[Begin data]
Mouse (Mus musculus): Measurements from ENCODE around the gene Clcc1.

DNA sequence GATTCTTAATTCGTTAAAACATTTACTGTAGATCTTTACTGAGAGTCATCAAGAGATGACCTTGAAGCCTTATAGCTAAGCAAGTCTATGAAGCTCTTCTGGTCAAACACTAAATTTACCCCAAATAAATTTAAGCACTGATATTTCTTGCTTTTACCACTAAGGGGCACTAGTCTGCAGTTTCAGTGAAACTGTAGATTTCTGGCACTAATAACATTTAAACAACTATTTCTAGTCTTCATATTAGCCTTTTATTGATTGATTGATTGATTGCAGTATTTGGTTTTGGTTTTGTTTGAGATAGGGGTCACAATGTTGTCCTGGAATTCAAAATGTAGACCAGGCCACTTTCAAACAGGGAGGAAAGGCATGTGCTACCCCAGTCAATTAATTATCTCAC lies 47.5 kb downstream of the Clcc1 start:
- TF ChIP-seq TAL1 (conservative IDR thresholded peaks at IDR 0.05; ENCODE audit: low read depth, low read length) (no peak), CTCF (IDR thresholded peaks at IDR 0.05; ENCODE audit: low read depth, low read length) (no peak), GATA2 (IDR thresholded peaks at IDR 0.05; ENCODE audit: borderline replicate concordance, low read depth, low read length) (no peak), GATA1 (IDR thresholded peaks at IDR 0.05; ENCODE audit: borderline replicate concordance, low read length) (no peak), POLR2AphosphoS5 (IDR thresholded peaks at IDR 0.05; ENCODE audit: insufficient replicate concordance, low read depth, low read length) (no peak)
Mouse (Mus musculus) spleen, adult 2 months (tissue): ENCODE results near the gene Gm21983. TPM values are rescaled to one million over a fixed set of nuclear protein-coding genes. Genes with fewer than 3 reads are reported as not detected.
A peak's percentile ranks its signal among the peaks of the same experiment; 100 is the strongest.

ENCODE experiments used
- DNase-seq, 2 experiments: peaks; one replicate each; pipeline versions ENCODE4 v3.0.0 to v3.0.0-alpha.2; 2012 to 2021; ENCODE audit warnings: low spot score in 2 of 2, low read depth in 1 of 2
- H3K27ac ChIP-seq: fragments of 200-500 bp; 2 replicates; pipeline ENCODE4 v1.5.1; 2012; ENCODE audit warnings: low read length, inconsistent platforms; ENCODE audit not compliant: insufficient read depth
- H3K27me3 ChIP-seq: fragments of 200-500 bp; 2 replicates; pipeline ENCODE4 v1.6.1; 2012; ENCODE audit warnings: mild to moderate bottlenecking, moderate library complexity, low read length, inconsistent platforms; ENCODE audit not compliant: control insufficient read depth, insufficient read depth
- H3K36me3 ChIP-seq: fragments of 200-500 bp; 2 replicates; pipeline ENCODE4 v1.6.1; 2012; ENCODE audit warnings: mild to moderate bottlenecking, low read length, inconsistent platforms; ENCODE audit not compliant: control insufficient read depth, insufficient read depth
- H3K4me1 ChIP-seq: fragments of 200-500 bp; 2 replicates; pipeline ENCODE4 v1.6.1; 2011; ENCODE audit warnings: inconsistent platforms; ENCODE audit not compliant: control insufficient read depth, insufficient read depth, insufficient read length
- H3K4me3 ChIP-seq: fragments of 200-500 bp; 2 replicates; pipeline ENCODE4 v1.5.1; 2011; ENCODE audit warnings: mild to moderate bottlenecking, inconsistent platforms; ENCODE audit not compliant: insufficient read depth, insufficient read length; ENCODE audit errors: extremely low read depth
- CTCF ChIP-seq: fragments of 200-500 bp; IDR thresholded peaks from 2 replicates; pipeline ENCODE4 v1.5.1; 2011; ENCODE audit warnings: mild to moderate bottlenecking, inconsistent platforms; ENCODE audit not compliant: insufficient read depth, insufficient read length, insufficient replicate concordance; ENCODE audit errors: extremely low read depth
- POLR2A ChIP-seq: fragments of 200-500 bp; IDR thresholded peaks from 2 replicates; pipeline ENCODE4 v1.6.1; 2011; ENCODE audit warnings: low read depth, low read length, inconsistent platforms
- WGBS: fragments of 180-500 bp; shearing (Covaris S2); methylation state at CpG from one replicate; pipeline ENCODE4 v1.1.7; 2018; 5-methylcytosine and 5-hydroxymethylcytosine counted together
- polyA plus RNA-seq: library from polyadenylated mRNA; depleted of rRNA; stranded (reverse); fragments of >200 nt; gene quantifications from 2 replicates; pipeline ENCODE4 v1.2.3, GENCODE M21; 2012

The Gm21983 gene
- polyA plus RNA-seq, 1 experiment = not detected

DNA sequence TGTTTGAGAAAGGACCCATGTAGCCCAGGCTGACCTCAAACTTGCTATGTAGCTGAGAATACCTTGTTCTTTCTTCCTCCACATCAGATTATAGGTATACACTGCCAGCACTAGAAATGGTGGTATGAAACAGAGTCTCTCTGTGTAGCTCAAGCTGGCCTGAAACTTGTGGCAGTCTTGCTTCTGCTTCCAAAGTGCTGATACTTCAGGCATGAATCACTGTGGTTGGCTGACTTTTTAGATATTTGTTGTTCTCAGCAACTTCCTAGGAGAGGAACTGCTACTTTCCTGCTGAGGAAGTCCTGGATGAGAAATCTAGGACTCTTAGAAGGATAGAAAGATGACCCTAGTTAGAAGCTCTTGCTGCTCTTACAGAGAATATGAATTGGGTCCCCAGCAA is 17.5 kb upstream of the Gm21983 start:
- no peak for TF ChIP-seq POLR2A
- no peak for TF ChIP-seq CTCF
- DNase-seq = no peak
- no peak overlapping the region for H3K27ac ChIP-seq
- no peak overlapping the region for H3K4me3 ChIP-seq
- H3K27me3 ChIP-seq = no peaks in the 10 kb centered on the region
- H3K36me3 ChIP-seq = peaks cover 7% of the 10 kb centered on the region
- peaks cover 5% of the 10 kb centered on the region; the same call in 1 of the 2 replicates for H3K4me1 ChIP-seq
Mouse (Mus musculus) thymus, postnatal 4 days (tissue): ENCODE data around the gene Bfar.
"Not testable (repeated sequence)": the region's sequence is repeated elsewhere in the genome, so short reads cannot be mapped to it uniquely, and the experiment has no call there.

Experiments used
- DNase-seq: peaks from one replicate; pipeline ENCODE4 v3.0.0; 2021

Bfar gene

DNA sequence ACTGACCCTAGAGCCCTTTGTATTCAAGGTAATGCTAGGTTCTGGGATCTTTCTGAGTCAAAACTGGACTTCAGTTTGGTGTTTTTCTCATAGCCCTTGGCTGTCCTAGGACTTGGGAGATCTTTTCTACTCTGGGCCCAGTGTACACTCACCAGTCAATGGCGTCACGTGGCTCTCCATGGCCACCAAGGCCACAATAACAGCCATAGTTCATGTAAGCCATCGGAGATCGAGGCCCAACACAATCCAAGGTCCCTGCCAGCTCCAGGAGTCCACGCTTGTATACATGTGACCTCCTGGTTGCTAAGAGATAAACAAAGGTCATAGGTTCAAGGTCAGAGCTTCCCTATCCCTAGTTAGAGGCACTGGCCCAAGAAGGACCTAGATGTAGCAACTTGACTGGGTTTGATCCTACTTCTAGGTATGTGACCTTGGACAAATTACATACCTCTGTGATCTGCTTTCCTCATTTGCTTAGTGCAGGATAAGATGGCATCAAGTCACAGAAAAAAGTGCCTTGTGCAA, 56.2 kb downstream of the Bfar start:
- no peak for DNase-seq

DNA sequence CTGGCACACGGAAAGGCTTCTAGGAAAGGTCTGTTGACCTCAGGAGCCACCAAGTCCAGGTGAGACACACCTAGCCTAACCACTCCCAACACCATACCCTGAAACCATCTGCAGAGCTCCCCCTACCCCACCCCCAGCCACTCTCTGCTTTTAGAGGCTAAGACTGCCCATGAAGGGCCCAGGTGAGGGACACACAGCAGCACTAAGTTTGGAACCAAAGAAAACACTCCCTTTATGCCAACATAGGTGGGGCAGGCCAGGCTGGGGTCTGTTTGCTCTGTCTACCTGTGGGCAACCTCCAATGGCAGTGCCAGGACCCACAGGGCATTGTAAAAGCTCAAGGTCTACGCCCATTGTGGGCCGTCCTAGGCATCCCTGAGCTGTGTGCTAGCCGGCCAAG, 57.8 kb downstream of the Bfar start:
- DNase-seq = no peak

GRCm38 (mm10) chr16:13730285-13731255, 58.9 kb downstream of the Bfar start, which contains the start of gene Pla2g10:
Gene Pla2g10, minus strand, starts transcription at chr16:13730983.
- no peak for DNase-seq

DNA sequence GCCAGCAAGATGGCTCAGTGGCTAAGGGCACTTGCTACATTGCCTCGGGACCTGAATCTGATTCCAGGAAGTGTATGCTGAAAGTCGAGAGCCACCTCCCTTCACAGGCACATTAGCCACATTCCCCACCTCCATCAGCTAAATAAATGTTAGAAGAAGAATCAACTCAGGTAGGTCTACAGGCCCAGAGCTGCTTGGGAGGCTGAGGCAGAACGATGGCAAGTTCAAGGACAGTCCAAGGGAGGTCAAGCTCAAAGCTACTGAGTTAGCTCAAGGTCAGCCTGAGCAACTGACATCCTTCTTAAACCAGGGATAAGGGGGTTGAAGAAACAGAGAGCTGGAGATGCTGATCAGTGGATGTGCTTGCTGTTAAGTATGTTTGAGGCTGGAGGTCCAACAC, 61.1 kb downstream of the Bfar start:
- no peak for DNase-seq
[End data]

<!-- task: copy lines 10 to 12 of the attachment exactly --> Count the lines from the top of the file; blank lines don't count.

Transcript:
- H3K36me3 ChIP-seq: fragments of 200-500 bp; 2 replicates; pipeline ENCODE4 v1.6.1; 2012; ENCODE audit warnings: mild to moderate bottlenecking, low read length, inconsistent platforms; ENCODE audit not compliant: control insufficient read depth, insufficient read depth
- H3K4me1 ChIP-seq: fragments of 200-500 bp; 2 replicates; pipeline ENCODE4 v1.6.1; 2011; ENCODE audit warnings: inconsistent platforms; ENCODE audit not compliant: control insufficient read depth, insufficient read depth, insufficient read length
- H3K4me3 ChIP-seq: fragments of 200-500 bp; 2 replicates; pipeline ENCODE4 v1.5.1; 2011; ENCODE audit warnings: mild to moderate bottlenecking, inconsistent platforms; ENCODE audit not compliant: insufficient read depth, insufficient read length; ENCODE audit errors: extremely low read depth